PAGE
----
A dysfunctional House is betrayal of democracy, electorate, observers sayParliament has failed to function for the last six months due to the protests by opposition UML against the Speaker.
The next meeting of the House of Representatives is scheduled for Sunday, and the main opposition CPN-UML has vowed to continue obstructions. Sunday marks six months since the UML resorted to obstructing parliamentary proceedings since its previous session that started on September 8, as per the Nepali calendar.
Unlike in the past when the main opposition would obstruct House proceedings to protest against actions and inactions of the government of the day, the UML, however, has not much gripe about the Sher Bahadur Deuba-led government. Its decision to obstruct proceedings stems from its dissatisfaction at Speaker Agni Sapkota.
The UML has adamantly stuck to its demand that the Speaker take cognizance of the party’s decision on August 14 to expel 14 lawmakers. Those “expelled’ by the UML, however, have already formed a new party, and the Speaker has maintained that he cannot issue a notice now.
Just two government proposals—the national budget and the Millennium Challenge Corporation Nepal Compact—and four budget-related bills have been passed by the lower house in the last six months despite UML’s obstructions.
Now that the UML remains adamant on its stance, there is no certainty when the House can resume its regular meetings.
Of the five-year term of the lower house, six months have been wasted without any single debate on laws or concerns of the people who voted for the parties, and that’s quite concerning, say observers. People elect politicians to the House to ensure that their concerns would be debated. By obstructing the proceedings, the UML has undermined the electorate as well, according to observers.
Questions now have started to arise also about Nepal’s parliamentary culture.
Experts on parliamentary affairs say a responsible party must justify its every action but the UML does not have proper justification for the months-long obstruction.
“This is an anarchy by the UML. It has not just undermined the institution of representatives of the sovereign people but also made light of people’s mandate,” Daman Nath Dhungana, a former Speaker and a civil society member, told the Post. “I believe time has come to appoint an ombudsman to check such unjustified acts by any party. There has to be a law in place for the appointment of such an ombudsman who can then intervene in such situations.”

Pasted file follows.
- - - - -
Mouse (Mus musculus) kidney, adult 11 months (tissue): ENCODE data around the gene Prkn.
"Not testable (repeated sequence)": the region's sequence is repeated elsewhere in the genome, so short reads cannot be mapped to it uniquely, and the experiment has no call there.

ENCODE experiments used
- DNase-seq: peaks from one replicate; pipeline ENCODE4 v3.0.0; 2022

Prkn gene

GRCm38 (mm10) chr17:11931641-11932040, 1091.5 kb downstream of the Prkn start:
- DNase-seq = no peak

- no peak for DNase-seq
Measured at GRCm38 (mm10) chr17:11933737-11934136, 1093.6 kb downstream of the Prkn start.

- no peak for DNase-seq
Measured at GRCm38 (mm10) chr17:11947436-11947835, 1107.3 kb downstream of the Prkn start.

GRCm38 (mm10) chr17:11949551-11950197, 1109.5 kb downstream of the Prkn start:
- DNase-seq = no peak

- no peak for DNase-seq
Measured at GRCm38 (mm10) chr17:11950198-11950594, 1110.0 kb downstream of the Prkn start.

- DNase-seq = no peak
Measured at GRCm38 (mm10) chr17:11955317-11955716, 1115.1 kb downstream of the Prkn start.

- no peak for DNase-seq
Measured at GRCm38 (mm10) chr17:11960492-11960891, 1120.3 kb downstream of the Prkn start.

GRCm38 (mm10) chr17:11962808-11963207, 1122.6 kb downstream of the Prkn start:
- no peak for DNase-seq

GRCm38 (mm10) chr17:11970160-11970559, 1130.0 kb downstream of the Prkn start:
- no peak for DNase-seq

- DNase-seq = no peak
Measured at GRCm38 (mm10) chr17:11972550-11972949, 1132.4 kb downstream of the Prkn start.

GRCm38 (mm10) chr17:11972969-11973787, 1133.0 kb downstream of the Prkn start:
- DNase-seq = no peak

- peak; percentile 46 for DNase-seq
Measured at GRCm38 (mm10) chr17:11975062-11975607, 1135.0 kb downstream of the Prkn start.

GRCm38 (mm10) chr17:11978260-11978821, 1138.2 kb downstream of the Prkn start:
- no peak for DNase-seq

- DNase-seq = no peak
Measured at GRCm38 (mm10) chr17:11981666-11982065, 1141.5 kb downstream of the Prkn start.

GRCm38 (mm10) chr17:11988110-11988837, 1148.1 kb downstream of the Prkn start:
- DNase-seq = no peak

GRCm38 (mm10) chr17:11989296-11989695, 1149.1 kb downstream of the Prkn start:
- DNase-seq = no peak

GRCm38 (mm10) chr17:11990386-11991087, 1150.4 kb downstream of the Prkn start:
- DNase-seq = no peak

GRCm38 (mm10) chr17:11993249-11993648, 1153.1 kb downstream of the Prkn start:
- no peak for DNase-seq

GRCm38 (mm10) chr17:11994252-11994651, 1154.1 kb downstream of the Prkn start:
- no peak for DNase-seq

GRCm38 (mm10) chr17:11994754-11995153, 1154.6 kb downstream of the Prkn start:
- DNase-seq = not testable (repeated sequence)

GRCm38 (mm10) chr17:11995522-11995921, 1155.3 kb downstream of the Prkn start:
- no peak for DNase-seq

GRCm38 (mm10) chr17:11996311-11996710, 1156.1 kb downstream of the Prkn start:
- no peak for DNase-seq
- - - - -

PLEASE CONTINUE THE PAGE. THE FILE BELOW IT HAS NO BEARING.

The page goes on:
Nepal’s political parties have a history of taking the sovereign parliament hostage to fulfil their partisan interests. In the past too, the UML had obstructed the House for several days. The UML in 1995 had obstructed the lower house for 57 days, questioning the impartiality of then Speaker Ram Chandra Poudel.
It has already surpassed its earlier record. On both occasions, the UML’s vexation is at the Speaker.
While the UML, in principle, holds the right to protest in Parliament, as it said that the House belongs to the opposition, experts say continued obstructions should not be tolerated. According to experts.
Dhungana says except in Bangladesh, where the House has functioned without an opposition party, he doesn’t know any democratic country where the parliamentary activities are obstructed for months.
Experts say obstruction of the House is an arbitrary action as it paralyses the institution that has the authority to hold the government to account.
UML leaders, however, say it is within their right and their freedom of expression to air their dissent in Parliament.
“Injustice has been done to us because neither the Parliament nor the Supreme Court has addressed our concerns. The obstruction is our compulsion to build pressure,” Bishal Bhattarai, chief whip of the UML , told the Post. “Either the Parliament or the court should give a way out.”